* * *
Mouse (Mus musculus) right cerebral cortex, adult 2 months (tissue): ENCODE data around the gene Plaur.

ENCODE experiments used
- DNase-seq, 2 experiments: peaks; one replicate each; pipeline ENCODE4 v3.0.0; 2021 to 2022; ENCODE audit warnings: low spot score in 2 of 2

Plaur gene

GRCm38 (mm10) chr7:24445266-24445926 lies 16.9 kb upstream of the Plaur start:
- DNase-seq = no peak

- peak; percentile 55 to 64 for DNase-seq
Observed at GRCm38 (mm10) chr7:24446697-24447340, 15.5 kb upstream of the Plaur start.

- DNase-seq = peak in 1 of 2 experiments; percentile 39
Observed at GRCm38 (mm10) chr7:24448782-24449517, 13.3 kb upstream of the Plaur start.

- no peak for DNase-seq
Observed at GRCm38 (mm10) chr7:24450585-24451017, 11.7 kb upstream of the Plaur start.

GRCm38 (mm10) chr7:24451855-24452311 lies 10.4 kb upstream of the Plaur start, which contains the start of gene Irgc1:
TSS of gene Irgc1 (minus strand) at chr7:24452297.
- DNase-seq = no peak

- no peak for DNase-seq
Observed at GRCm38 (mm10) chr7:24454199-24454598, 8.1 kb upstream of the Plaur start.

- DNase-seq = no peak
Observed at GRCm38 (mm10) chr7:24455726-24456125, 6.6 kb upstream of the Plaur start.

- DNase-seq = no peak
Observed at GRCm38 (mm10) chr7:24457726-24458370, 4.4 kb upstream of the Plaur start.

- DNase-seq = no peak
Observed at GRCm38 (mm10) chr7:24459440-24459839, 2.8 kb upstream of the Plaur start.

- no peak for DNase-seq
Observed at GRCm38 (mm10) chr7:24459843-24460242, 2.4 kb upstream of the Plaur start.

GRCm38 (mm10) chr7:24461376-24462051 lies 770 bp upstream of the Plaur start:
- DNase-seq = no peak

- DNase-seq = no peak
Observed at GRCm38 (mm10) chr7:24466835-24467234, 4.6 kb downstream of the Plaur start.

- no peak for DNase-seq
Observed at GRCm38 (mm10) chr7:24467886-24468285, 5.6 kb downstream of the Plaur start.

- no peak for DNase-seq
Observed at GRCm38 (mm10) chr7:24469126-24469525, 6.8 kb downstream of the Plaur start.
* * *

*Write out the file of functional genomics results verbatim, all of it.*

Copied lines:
Mouse (Mus musculus) right cerebral cortex, adult 2 months (tissue): ENCODE data around the gene Plaur.

ENCODE experiments used
- DNase-seq, 2 experiments: peaks; one replicate each; pipeline ENCODE4 v3.0.0; 2021 to 2022; ENCODE audit warnings: low spot score in 2 of 2

Plaur gene

GRCm38 (mm10) chr7:24445266-24445926 lies 16.9 kb upstream of the Plaur start:
- DNase-seq = no peak

- peak; percentile 55 to 64 for DNase-seq
Observed at GRCm38 (mm10) chr7:24446697-24447340, 15.5 kb upstream of the Plaur start.

- DNase-seq = peak in 1 of 2 experiments; percentile 39
Observed at GRCm38 (mm10) chr7:24448782-24449517, 13.3 kb upstream of the Plaur start.

- no peak for DNase-seq
Observed at GRCm38 (mm10) chr7:24450585-24451017, 11.7 kb upstream of the Plaur start.

GRCm38 (mm10) chr7:24451855-24452311 lies 10.4 kb upstream of the Plaur start, which contains the start of gene Irgc1:
TSS of gene Irgc1 (minus strand) at chr7:24452297.
- DNase-seq = no peak

- no peak for DNase-seq
Observed at GRCm38 (mm10) chr7:24454199-24454598, 8.1 kb upstream of the Plaur start.

- DNase-seq = no peak
Observed at GRCm38 (mm10) chr7:24455726-24456125, 6.6 kb upstream of the Plaur start.

- DNase-seq = no peak
Observed at GRCm38 (mm10) chr7:24457726-24458370, 4.4 kb upstream of the Plaur start.

- DNase-seq = no peak
Observed at GRCm38 (mm10) chr7:24459440-24459839, 2.8 kb upstream of the Plaur start.

- no peak for DNase-seq
Observed at GRCm38 (mm10) chr7:24459843-24460242, 2.4 kb upstream of the Plaur start.

GRCm38 (mm10) chr7:24461376-24462051 lies 770 bp upstream of the Plaur start:
- DNase-seq = no peak

- DNase-seq = no peak
Observed at GRCm38 (mm10) chr7:24466835-24467234, 4.6 kb downstream of the Plaur start.

- no peak for DNase-seq
Observed at GRCm38 (mm10) chr7:24467886-24468285, 5.6 kb downstream of the Plaur start.

- no peak for DNase-seq
Observed at GRCm38 (mm10) chr7:24469126-24469525, 6.8 kb downstream of the Plaur start.